One of the ideas that I have for reform of Holyrood is a Justice 3 Committee.
The purpose of the Committee would be to review law passed by the Scottish Parliament and existing law in Scotland.
The Committee would make recommendations for law to be repealed or if needed ‘fixed’.
No one from Justice 1 or 2 would be eligible to sit on Justice 3 in order to widen the expertise in the Parliament.
The utterly dreadful Offensive Behaviour at Football and Threatening Communications (Scotland) Act is a law that needs repealed as bad law. The law came into force because the SNP did a knee jerk reaction to an incident involving Ally McCoist and Neil Lennon at a Rangers & Celtic football match.
This led to Alex Salmond rushing a bill through Parliament which was unfit for purpose and seems to target Celtic fans.
Now the Labour Party says that it will scrap the controversial law brought in to stamp out religious sectarian abuse at football matches.
However, there is scope for a wider reform process, rather than reacting to a specific bill as being unsuitable.
Deputy leader Anas Sarwar revealed plans to repeal the Offensive Behaviour at Football and Threatening Communications (Scotland) Act if it wins the next Holyrood election in 2016.
Although there is a campaign against the bill run by the Celtic Trust to use by-elections as a protest, that campaign has been a slightly hit and miss affair in how it operated. At its heart, this is a civil rights matter regarding law but it so happens it affects Celtic fans. Their campaign needed to have wider appeal right across the spectrum of football.
I have previously blogged that this law enacted by the SNP is bad law and the chickens are now coming home to roost to the closed minded nationalists.
The Bill gained Royal Assent in January 2012 and has been a disaster not just legally but politically, the SNP tried unsuccessfully to rope other parties into their folly without success, this was one shit sandwich they didn’t want to bite into, and who can blame them.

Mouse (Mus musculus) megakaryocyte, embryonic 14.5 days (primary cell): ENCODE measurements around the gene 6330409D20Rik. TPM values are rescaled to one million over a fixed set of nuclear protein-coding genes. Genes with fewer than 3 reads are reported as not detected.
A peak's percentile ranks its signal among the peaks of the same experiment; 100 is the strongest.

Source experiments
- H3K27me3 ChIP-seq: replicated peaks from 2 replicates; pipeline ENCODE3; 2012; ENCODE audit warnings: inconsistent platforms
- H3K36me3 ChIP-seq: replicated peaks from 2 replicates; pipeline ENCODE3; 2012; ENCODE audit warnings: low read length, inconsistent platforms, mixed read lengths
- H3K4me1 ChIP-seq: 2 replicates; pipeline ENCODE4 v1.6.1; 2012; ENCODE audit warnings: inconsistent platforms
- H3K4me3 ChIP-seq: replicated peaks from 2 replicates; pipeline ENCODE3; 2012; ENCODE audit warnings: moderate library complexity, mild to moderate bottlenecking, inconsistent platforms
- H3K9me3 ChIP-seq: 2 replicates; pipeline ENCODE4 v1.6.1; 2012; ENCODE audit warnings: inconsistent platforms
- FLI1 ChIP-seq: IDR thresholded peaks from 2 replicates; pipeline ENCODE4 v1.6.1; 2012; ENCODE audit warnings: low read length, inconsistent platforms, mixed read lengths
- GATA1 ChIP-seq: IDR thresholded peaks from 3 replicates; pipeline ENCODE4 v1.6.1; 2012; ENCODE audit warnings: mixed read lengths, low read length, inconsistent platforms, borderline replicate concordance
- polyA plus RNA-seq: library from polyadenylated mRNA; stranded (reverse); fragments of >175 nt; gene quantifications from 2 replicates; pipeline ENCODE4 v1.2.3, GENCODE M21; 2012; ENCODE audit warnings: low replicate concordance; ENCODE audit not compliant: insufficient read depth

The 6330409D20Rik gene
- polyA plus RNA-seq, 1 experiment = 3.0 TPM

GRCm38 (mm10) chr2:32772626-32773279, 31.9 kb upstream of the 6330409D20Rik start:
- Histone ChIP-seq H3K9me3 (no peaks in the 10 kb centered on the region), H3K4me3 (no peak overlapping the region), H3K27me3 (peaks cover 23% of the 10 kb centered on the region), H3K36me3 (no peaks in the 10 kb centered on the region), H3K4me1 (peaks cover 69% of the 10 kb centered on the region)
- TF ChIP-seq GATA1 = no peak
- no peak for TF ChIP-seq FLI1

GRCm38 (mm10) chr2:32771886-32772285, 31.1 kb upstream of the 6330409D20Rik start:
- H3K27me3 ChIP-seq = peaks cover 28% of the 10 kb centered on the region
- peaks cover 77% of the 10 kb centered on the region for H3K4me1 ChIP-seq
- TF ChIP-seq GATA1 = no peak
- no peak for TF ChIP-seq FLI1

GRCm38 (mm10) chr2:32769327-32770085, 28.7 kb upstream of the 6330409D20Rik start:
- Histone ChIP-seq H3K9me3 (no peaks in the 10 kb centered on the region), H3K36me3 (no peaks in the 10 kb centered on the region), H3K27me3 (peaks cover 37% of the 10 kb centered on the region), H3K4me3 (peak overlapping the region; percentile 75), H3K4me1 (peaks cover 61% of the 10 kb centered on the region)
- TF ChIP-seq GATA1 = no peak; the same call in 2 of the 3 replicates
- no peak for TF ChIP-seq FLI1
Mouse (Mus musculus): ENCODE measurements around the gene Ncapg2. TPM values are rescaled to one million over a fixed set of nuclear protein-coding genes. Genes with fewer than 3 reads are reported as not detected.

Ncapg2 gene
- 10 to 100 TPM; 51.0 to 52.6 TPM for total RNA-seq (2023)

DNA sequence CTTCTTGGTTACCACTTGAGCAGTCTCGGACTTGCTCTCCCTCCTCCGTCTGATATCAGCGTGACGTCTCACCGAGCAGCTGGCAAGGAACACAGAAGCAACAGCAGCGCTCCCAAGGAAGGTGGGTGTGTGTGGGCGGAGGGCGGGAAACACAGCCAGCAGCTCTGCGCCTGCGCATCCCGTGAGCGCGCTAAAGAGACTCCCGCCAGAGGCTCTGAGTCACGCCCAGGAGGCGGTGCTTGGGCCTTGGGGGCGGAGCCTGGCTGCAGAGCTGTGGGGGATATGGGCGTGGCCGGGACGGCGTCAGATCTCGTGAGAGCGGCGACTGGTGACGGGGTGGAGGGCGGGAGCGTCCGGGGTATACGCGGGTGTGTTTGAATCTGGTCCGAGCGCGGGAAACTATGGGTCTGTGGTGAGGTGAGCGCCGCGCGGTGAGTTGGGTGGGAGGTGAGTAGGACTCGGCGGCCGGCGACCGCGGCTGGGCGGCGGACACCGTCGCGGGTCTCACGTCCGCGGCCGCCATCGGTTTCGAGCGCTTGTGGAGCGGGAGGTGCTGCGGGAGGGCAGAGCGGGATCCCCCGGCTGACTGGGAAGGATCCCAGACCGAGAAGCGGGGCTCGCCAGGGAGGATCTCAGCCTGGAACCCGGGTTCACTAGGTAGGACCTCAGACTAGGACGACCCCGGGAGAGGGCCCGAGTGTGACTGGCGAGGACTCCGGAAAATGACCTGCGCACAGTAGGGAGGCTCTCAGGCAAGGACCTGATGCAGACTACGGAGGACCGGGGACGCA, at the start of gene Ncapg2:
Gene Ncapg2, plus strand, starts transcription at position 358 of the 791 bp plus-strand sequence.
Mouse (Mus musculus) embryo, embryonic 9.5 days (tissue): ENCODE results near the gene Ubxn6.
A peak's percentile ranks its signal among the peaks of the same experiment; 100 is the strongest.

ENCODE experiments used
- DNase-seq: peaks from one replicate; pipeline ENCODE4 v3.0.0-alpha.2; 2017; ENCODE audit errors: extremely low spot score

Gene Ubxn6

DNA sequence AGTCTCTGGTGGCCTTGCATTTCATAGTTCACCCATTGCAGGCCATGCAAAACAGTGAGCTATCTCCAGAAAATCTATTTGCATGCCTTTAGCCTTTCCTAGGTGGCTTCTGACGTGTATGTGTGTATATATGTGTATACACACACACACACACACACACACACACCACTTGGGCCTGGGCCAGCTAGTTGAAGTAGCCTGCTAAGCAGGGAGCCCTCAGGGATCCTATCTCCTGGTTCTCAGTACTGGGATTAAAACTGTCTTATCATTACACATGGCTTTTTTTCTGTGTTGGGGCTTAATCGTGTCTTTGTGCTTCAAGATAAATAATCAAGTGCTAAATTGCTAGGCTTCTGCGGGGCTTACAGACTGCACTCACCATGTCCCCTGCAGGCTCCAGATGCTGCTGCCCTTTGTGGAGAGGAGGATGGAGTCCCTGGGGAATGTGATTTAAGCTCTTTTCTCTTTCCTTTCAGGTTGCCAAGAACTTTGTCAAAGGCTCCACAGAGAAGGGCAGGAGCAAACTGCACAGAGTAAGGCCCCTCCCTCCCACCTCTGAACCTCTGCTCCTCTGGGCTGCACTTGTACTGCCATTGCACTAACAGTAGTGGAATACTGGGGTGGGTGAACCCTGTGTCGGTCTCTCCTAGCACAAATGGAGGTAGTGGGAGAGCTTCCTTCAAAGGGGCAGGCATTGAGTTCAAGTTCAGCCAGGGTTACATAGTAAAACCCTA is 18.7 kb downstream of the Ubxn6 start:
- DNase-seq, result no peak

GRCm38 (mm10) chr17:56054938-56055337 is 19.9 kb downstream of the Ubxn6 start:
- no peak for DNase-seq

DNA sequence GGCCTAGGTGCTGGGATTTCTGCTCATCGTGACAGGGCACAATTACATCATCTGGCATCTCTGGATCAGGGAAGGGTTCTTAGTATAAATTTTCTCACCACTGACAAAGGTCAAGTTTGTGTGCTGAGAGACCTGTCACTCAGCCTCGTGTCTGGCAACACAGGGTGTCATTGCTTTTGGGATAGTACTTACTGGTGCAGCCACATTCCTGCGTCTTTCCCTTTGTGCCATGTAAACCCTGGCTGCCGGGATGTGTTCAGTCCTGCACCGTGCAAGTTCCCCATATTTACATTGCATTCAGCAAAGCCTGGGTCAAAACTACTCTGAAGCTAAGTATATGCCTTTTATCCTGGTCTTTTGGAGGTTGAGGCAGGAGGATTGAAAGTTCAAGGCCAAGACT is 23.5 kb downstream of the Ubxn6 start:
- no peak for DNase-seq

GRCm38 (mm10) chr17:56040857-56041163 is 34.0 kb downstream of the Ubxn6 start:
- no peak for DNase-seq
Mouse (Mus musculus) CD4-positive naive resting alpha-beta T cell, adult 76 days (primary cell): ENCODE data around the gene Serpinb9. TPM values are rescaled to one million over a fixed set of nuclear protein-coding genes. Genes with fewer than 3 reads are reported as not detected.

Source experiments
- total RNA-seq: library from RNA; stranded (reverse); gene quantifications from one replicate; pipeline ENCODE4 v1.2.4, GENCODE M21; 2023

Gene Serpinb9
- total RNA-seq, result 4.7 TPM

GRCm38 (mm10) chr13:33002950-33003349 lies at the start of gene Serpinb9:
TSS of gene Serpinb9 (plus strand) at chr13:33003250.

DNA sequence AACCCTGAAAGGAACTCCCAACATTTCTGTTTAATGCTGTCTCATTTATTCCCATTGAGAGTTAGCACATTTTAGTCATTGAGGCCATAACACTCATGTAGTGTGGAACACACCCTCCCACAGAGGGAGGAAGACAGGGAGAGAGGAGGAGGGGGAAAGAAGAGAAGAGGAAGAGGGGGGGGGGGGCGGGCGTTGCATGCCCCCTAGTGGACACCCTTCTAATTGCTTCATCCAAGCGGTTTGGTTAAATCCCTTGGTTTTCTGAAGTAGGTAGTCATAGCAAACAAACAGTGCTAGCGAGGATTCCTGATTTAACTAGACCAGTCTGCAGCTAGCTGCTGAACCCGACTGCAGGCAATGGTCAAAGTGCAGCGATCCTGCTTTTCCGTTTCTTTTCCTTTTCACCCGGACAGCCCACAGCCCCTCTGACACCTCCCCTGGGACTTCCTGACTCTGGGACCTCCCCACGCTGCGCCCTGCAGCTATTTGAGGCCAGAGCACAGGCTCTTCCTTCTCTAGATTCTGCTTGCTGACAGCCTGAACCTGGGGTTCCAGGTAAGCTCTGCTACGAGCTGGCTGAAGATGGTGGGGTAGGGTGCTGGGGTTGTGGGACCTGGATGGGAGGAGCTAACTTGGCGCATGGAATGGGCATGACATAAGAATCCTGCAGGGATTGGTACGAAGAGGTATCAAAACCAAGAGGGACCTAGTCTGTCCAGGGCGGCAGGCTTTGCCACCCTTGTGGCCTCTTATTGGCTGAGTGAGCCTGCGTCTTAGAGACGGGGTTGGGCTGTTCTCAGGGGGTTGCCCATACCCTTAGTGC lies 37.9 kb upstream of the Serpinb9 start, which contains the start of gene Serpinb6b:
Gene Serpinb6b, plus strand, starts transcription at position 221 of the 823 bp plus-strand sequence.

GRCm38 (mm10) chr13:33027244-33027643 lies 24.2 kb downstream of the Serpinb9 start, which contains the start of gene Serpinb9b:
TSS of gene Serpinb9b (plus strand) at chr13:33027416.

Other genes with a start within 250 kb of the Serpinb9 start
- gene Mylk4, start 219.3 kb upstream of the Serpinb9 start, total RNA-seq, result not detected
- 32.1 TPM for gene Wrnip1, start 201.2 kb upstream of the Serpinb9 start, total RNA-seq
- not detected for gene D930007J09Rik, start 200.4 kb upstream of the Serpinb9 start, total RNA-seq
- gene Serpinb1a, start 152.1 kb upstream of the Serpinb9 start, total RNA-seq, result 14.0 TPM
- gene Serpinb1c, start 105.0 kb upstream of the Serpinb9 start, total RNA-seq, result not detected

Although Celtic Football Club has called for a review of the law, saying there was "already sufficient evidence of the Act's unhelpfulness and negative impacts" to justify it, the SNP won’t budge.
Community Safety Minister Roseanna Cunningham told a Holyrood committee at the time that holding an early review would be "nonsensical".
She has since gone on to post someone’s personal details on twitter which attracted considerable flak, patently her judgment is warped. Cunningham isn’t a leader, she is the led, when this tripe sailed through Holyrood; her mouth was firmly shut.
Good team player?
No, just a schemer going along with the flow, little better than cannon fodder!
When the Act was brought in, the Scottish Government agreed to review its operations after two full football seasons and to report back to Parliament one year later because they couldn’t get any support and wanted to leave a back door open to hedge their bets politically.
This dreadful legislation gave police and prosecutors powers to tackle sectarian songs and abuse at and around football matches.
But it is too blunt an instrument, as well as the interactions at matches; threats posted on the internet or through the mail have been flung in thus creating two distinct offences that are punishable with a range of penalties up to a maximum of five years in prison and an unlimited fine.
Labour MP Anas Sarwar said:
"The Offensive Behaviour at Football Act is not fit for purpose. It has proved to be ineffective and unpopular, not least because sectarianism runs far beyond our touchlines and our terraces."
Law by its definition doesn’t have to be popular, it has to be just and legally correct, the OBF act doesn’t fit that criteria.
Sarwar said Labour would tackle sectarianism with "renewed focus", concentrating on "education and prevention, not politics".
Obviously a dig at Alex Salmond doing knee jerk politics, however, he did say he would ensure "the police get the support they need and the well-meaning majority of football fans are respected".
The Offensive Behaviour at Football and Threatening Communications (Scotland) Act is bad law and has no place on the statute books of Scotland.
That being said, we need a Justice 3 Committee to do a wider review of law in Scotland, there could even be a mechanism that allows the public to petition the Committee to look at specific laws.
Although Celtic fans have been pretty much to the fore on this one, this legislation affects all football fans; the Celtic Trust would have been more successful if it had taken a wider approach in rallying support.
Their business is football not political campaigning.
Will this be a huge vote winner for Labour?
Probably not unless they can widen it beyond fitba!
The Campaign for Human Rights at Glasgow University